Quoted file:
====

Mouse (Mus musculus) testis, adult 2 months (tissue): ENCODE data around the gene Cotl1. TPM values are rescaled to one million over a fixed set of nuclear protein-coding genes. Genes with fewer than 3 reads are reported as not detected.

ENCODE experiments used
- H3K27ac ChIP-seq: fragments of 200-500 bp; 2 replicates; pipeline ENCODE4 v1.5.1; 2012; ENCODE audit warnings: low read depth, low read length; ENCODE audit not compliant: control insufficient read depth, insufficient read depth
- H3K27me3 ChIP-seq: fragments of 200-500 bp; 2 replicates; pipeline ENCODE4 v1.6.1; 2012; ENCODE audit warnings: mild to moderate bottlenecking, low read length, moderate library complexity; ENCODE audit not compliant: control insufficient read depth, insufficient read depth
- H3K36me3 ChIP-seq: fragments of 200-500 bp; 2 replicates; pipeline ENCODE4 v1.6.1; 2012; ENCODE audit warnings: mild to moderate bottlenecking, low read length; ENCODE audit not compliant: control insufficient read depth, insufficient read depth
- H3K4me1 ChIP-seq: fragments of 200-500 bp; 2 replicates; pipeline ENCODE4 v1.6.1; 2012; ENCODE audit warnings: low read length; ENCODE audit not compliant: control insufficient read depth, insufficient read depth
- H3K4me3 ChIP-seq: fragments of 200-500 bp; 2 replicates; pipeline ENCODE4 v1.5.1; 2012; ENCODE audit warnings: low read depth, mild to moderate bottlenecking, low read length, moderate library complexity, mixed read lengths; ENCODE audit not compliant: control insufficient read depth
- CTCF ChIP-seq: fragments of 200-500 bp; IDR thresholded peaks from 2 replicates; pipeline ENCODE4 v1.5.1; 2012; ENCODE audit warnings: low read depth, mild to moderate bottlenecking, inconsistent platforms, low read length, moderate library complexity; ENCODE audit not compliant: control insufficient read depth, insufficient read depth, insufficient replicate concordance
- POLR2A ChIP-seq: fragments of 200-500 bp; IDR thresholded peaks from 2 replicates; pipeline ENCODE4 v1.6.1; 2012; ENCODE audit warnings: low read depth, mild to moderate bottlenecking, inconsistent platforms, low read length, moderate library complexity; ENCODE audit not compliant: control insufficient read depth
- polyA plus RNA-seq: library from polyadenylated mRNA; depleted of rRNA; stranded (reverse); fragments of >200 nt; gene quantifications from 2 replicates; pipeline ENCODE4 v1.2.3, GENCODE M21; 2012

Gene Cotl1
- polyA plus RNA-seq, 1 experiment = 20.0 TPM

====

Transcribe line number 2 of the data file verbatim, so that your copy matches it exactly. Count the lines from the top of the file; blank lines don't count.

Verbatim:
ENCODE experiments used